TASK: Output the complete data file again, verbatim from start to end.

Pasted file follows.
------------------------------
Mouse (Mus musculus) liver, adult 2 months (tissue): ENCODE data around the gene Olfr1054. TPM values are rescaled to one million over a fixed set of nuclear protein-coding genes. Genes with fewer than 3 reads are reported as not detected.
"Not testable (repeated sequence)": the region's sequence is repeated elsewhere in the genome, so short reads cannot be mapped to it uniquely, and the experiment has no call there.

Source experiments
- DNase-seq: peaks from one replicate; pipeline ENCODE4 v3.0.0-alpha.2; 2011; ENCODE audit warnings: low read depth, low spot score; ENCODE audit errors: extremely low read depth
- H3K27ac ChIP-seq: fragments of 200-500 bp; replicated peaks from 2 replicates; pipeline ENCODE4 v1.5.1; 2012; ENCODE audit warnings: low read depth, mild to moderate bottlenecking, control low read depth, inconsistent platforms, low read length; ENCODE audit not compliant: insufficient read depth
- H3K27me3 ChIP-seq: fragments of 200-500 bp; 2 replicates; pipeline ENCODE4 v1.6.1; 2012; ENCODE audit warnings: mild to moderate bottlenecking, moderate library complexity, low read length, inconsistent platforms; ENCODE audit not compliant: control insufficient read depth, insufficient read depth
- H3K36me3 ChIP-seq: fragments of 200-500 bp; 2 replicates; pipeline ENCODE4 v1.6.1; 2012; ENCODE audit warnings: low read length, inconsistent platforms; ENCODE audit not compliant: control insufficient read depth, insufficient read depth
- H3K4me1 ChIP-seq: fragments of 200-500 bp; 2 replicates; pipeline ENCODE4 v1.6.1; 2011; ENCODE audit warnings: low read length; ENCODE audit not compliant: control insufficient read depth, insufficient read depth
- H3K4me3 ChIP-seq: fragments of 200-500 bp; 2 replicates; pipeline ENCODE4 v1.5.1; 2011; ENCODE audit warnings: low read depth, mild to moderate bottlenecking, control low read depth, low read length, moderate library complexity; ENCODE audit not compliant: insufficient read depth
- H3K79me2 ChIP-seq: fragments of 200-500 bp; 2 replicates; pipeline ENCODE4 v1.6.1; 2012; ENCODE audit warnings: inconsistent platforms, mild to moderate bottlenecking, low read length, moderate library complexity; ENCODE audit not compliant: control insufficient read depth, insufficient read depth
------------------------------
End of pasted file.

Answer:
Mouse (Mus musculus) liver, adult 2 months (tissue): ENCODE data around the gene Olfr1054. TPM values are rescaled to one million over a fixed set of nuclear protein-coding genes. Genes with fewer than 3 reads are reported as not detected.
"Not testable (repeated sequence)": the region's sequence is repeated elsewhere in the genome, so short reads cannot be mapped to it uniquely, and the experiment has no call there.

Source experiments
- DNase-seq: peaks from one replicate; pipeline ENCODE4 v3.0.0-alpha.2; 2011; ENCODE audit warnings: low read depth, low spot score; ENCODE audit errors: extremely low read depth
- H3K27ac ChIP-seq: fragments of 200-500 bp; replicated peaks from 2 replicates; pipeline ENCODE4 v1.5.1; 2012; ENCODE audit warnings: low read depth, mild to moderate bottlenecking, control low read depth, inconsistent platforms, low read length; ENCODE audit not compliant: insufficient read depth
- H3K27me3 ChIP-seq: fragments of 200-500 bp; 2 replicates; pipeline ENCODE4 v1.6.1; 2012; ENCODE audit warnings: mild to moderate bottlenecking, moderate library complexity, low read length, inconsistent platforms; ENCODE audit not compliant: control insufficient read depth, insufficient read depth
- H3K36me3 ChIP-seq: fragments of 200-500 bp; 2 replicates; pipeline ENCODE4 v1.6.1; 2012; ENCODE audit warnings: low read length, inconsistent platforms; ENCODE audit not compliant: control insufficient read depth, insufficient read depth
- H3K4me1 ChIP-seq: fragments of 200-500 bp; 2 replicates; pipeline ENCODE4 v1.6.1; 2011; ENCODE audit warnings: low read length; ENCODE audit not compliant: control insufficient read depth, insufficient read depth
- H3K4me3 ChIP-seq: fragments of 200-500 bp; 2 replicates; pipeline ENCODE4 v1.5.1; 2011; ENCODE audit warnings: low read depth, mild to moderate bottlenecking, control low read depth, low read length, moderate library complexity; ENCODE audit not compliant: insufficient read depth
- H3K79me2 ChIP-seq: fragments of 200-500 bp; 2 replicates; pipeline ENCODE4 v1.6.1; 2012; ENCODE audit warnings: inconsistent platforms, mild to moderate bottlenecking, low read length, moderate library complexity; ENCODE audit not compliant: control insufficient read depth, insufficient read depth